Parents Guide:

View content advisory »
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Details

Country:

USA

Language:

English

Release Date:

17 December 2004 (Greece) See more »

Also Known As:

The Undertow See more »

Filming Locations:

Savannah, Georgia, USA

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Box Office

Opening Weekend USA:

$24,354, 24 October 2004, Limited Release

Gross USA:

$24,947, 24 October 2010
See more on IMDbPro »

Company Credits

Show more on IMDbPro »

Technical Specs

Runtime:

Sound Mix:

DTS | Dolby Digital | SDDS

Color:

Black and White (one scene)| Color

Aspect Ratio:

1.85 : 1
See full technical specs »
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Did You Know?

Trivia

There were many injuries acquired on the set. Both 'Josh Lucas' and Dermot Mulroney broke ribs during fight scenes between each other, and Jamie Bell stepped on a nail and had to walk on crutches for days. See more »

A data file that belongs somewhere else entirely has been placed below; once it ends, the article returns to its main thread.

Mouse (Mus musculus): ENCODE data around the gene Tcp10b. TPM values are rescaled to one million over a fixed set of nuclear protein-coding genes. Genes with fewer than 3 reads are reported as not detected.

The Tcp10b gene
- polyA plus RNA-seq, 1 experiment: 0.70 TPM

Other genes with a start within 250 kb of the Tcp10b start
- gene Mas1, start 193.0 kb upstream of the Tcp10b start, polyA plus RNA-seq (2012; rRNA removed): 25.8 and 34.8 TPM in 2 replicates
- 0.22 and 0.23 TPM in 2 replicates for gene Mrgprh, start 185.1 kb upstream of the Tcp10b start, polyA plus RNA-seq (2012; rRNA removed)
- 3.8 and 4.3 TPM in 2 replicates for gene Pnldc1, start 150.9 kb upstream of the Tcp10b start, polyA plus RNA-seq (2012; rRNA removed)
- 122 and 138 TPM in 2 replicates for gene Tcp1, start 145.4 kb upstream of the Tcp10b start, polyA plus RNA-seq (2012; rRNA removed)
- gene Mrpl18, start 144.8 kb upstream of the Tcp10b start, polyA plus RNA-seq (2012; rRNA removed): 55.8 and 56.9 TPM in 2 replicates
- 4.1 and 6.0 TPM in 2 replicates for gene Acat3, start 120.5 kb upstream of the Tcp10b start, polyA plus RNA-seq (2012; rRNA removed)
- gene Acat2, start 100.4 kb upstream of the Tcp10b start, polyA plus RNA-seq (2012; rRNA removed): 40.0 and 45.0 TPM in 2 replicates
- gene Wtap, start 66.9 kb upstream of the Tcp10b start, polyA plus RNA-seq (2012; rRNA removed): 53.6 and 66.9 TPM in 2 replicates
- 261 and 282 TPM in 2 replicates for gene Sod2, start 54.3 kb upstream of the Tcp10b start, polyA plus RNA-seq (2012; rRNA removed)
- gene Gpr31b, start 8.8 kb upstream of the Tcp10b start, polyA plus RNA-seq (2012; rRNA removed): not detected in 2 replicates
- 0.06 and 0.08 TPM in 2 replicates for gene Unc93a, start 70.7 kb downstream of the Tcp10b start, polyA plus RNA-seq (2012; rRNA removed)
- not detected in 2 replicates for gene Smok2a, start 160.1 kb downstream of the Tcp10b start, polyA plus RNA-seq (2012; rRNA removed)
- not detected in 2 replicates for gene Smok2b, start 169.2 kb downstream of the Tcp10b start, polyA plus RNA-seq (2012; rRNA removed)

Goofs

Chris and Tim start down the staircase to escape the house, Tim has a backpack slung over his left shoulder. The backpack is gone when they reach the bottom of the steps. Later, when they run up to their room, Chris packs some items in the backpack that is lying on the bed. See more »

Quotes

[first lines]
Grandfather: I never dreamed that the life of my grandsons, which began with such love and comfort, would turn to see so much violence and bloodshed. This is their story as it was told to me.
See more »

Crazy Credits

The producers wish to thank the faculty, staff and students of the Savannah College of Art and Design ... Matt, Mike and Michelle and The Savannah Theater ... Carol and Guy of Pinkie Masters. See more »

Connections

Featured in Siskel & Ebert: The Best Films of 2004 (2005) See more »

Soundtracks

A Bubble Saved from Boiling
(2004)
Written by David Gordon Green
Performed by Josh Lucas
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User Reviews

 
Intense, brooding, grimy – this is the best film I've seen in a long time
26 July 2006 | by Flagrant-BaronessaSee all my reviews